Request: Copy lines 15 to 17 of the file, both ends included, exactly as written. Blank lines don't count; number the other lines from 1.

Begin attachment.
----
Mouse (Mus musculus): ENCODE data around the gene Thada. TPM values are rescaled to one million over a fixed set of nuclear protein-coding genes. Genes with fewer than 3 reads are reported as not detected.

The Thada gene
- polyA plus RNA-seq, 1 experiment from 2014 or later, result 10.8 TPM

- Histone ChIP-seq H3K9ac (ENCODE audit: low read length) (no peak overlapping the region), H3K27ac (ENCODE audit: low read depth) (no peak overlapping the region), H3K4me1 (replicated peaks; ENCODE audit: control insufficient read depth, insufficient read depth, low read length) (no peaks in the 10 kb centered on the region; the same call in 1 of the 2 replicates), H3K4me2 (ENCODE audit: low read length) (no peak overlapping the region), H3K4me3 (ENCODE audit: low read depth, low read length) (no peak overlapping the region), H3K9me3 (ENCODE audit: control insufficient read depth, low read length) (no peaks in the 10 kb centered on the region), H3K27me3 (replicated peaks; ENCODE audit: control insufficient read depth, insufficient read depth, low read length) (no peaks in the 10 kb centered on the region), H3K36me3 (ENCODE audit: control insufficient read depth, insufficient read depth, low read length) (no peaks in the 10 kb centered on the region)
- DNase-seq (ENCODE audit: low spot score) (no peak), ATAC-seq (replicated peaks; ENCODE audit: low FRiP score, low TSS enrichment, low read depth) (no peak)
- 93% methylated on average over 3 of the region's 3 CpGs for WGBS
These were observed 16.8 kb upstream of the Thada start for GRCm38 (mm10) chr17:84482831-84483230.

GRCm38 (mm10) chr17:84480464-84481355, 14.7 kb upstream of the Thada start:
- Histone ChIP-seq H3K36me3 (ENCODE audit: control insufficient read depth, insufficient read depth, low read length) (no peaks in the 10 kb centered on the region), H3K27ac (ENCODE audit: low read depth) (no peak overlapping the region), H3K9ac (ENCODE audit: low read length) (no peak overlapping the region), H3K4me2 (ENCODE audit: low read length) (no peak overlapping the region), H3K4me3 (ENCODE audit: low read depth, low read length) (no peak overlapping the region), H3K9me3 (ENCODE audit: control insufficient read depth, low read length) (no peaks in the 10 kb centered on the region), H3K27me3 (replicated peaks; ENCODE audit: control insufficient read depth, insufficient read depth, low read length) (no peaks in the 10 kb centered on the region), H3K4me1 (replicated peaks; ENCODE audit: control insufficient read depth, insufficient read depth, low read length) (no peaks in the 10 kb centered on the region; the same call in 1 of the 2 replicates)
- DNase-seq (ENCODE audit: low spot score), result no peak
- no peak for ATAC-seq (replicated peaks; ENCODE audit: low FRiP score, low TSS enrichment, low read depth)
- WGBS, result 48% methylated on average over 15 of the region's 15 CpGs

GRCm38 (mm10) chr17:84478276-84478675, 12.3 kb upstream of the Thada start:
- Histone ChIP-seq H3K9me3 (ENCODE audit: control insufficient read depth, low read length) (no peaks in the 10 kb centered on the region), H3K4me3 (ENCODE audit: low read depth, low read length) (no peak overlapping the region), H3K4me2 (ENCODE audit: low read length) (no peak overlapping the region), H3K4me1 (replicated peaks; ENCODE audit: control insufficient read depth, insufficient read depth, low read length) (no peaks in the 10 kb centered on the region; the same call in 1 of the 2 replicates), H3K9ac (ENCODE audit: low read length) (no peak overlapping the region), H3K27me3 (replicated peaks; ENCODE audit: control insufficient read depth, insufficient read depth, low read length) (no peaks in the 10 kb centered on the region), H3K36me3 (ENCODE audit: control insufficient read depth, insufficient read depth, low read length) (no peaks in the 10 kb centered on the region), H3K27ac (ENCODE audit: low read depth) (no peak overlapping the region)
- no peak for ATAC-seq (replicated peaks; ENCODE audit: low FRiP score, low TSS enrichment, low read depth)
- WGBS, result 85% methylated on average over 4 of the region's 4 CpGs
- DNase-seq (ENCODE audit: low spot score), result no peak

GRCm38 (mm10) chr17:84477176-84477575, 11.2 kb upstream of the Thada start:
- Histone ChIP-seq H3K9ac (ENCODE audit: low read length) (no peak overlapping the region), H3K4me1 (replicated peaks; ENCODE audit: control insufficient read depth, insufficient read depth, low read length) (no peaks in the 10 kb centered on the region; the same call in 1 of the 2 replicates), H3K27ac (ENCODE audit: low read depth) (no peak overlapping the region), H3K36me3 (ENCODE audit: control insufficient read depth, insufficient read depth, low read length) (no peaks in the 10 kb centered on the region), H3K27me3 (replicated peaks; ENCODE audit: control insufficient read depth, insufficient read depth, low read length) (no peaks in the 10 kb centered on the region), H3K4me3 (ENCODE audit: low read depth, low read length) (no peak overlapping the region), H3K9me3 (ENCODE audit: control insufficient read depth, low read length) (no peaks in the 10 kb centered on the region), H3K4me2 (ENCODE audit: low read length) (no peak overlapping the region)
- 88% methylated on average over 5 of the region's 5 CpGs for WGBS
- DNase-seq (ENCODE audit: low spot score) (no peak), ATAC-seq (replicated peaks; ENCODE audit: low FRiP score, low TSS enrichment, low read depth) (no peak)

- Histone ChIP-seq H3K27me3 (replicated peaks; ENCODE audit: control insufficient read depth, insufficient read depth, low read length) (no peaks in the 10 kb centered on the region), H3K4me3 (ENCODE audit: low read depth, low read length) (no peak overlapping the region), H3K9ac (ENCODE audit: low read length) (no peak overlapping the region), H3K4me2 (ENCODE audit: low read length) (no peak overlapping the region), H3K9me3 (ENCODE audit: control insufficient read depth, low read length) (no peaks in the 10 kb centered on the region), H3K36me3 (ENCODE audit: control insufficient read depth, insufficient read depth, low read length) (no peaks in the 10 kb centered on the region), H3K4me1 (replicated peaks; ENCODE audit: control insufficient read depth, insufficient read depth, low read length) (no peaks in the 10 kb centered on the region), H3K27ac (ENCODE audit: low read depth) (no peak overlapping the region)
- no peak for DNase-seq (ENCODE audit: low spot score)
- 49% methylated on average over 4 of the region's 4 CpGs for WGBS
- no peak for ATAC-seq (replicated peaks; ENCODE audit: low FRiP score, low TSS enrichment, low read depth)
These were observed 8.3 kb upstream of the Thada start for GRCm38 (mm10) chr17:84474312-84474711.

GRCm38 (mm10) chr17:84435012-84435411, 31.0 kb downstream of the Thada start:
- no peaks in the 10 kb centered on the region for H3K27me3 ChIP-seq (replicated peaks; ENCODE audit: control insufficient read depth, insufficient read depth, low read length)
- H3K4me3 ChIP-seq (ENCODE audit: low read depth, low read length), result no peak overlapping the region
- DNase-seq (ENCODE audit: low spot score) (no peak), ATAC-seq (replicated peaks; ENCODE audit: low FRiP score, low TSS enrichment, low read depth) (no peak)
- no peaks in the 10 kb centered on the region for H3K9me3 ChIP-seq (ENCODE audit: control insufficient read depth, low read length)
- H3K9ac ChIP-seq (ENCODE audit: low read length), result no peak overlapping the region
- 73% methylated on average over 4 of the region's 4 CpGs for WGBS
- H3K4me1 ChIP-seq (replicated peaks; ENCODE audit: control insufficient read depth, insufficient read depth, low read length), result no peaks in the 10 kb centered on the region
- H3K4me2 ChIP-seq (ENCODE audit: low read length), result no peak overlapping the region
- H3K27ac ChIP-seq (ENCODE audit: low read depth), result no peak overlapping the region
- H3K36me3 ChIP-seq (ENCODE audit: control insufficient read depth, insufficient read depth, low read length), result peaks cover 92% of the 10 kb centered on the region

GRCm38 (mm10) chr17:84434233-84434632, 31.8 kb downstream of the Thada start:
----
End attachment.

- no peak for ATAC-seq (replicated peaks; ENCODE audit: low FRiP score, low TSS enrichment, low read depth)
- WGBS, result 85% methylated on average over 4 of the region's 4 CpGs
- DNase-seq (ENCODE audit: low spot score), result no peak